I feel I didn’t do enough exploring in my younger years, something I used to regret. I never backpacked across Europe or studied overseas. Looking back, I am glad I waited until my 40’s; I see the world through different eyes now. I accept, own and love all the ups and downs in life, the challenges I’ve faced, everything that has made me into the person I am today and gotten me to where I am right now, right here in this moment. In order to truly open up to new experiences, I had to let go of long held beliefs regarding my physical tolerance of extensive traveling, such as sitting for long periods on airplanes, trains and busses, constantly being on the move and toting luggage and camera gear everywhere. A back injury I acquired fifteen years ago left me with years of chronic discomfort and ensuing surgery; and muscles and nerves filled with painful memories. If you’ve ever experienced long-term injury or chronic pain, you will understand how it consumes your thoughts and overshadows your entire life. After years of intense focus, routine stretching and strengthening, acupuncture and body work, I have been able to break through knotted muscles and release much of what was stored in my tissues, replacing those painful memories with a renewed sense of adventure, excitement and openness. As with any type of trauma, physical or emotional, healing is a journey, not a destination. It is an ongoing process that requires perseverance, and it has brought me to the realization that the only limitations I faced were those I had put on myself, those that I chose to believe.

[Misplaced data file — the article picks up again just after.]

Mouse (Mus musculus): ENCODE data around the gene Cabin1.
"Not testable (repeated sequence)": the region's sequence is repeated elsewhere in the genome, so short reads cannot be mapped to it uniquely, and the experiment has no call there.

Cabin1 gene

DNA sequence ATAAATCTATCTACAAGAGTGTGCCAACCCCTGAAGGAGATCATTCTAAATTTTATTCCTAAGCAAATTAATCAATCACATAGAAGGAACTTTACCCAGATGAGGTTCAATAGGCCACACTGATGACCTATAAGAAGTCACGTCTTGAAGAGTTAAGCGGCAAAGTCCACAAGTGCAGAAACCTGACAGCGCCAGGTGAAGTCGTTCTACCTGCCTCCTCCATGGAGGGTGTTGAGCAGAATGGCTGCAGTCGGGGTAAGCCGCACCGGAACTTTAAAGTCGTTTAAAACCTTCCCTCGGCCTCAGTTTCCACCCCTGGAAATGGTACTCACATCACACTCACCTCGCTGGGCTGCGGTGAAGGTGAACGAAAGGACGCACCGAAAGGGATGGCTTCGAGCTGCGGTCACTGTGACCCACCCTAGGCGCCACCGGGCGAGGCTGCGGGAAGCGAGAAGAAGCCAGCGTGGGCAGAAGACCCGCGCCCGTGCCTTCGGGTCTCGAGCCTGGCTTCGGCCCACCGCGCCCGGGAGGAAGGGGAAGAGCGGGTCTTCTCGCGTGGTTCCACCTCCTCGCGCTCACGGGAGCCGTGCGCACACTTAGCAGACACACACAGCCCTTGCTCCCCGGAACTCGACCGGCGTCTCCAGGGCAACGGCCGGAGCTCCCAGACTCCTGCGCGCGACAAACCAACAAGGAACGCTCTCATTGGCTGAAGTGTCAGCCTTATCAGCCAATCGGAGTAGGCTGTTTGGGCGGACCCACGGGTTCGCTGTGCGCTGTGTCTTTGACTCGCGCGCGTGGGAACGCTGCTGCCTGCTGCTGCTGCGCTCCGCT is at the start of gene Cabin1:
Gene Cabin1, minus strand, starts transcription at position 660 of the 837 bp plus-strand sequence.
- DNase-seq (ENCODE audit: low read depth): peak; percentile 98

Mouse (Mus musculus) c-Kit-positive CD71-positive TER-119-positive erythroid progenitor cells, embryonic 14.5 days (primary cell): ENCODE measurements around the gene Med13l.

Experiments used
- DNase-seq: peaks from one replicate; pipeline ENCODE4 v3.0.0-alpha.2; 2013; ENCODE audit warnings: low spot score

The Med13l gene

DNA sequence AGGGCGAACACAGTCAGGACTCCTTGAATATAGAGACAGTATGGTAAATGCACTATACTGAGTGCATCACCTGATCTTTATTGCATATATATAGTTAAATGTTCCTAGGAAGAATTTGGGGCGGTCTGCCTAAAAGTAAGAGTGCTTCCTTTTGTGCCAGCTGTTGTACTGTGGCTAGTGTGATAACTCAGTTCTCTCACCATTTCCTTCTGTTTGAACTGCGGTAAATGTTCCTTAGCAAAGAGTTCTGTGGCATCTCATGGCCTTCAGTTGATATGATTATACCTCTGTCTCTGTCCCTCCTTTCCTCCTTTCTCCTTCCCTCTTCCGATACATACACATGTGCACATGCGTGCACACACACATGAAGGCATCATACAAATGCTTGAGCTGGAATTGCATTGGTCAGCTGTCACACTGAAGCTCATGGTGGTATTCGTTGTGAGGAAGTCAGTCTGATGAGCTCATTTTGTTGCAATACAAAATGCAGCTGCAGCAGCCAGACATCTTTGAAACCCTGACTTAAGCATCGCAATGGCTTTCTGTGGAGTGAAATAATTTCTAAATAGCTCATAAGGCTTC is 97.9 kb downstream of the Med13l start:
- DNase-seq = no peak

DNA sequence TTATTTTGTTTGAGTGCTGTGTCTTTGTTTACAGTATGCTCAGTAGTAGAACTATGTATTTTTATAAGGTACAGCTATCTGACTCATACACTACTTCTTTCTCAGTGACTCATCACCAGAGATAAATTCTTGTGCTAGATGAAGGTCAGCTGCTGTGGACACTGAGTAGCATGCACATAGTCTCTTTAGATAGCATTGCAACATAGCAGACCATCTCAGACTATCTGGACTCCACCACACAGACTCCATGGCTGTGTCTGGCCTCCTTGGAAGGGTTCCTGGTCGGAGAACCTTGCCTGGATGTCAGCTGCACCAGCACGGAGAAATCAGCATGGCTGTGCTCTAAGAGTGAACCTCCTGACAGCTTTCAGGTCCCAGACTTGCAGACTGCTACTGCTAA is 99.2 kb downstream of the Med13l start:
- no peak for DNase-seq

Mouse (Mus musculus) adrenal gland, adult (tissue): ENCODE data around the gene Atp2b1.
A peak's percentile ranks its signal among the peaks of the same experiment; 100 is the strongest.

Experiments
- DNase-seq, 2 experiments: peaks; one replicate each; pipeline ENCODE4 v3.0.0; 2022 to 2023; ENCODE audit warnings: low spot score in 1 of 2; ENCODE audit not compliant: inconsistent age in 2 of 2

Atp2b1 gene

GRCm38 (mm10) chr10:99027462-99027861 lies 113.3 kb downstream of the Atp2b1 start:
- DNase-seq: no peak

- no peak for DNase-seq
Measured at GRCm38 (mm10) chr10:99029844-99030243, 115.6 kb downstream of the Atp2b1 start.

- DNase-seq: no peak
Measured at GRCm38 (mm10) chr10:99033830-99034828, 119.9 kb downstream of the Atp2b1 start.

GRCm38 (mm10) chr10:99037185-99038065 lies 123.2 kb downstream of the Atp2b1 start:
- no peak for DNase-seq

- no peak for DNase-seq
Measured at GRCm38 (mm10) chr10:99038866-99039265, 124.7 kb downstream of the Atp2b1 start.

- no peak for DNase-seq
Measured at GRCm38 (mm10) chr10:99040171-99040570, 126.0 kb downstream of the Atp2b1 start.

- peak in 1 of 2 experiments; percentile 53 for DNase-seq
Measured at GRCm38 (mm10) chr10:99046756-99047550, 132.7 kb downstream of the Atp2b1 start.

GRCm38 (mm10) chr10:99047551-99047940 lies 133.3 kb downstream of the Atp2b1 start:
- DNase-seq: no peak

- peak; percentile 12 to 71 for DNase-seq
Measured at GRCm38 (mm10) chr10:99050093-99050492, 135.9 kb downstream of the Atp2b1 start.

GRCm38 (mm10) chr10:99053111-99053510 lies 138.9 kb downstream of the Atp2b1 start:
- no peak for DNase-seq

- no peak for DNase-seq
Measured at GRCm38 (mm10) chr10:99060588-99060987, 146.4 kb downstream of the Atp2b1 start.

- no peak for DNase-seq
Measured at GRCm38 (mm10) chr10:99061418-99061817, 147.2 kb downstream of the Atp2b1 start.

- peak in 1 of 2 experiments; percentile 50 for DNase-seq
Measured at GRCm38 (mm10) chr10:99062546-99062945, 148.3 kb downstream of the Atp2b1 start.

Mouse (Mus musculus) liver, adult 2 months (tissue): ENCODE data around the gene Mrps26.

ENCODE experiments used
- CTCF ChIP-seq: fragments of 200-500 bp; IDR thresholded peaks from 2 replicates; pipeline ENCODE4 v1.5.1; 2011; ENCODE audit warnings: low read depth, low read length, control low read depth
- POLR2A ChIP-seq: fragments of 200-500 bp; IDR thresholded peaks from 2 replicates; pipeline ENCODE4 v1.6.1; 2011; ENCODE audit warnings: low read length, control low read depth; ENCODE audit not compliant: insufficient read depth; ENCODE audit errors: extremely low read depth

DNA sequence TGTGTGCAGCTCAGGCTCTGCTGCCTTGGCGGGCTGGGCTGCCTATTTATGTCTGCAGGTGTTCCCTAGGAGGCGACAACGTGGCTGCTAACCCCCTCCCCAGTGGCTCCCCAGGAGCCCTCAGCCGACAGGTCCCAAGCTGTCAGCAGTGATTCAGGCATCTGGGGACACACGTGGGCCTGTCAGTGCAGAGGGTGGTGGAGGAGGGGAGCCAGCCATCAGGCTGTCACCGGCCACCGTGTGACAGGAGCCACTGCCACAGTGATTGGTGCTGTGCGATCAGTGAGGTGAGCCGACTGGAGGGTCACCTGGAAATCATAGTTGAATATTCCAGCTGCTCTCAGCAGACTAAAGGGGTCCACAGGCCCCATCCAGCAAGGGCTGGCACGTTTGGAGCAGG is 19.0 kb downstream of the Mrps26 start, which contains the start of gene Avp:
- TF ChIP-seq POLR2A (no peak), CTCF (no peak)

Returning to Alaska, this time in the middle of spring, I face a lot of uncertainty. At times I revel in the unknown and the freedom it holds, other days it is less appealing. Currently, I have no long-term plans - such a drastic change from the college bound, focused and logical person I was twenty years ago. At some point I suppose I was led astray, or shown the light, depending on how you look at it. In either case, despite earlier attempts at building a professional career, I somehow chose to think outside the box and pursue a life that was more meaningful, thus foregoing the financial stability of having a “real job.” Now at age 41, I think I finally am what I’m going to be when I grow up, whatever that means.

And there you have it, from ashes to adventure, opportunity borne out of tragedy, one year in this big giant life. A year of loss, sorrow and heartache followed by adventure, growth, enlightenment and magic. For those of you who don't believe that magic is real, I will tell you that it is, in fact, the only thing that is real.

Colin Tyler Bogucki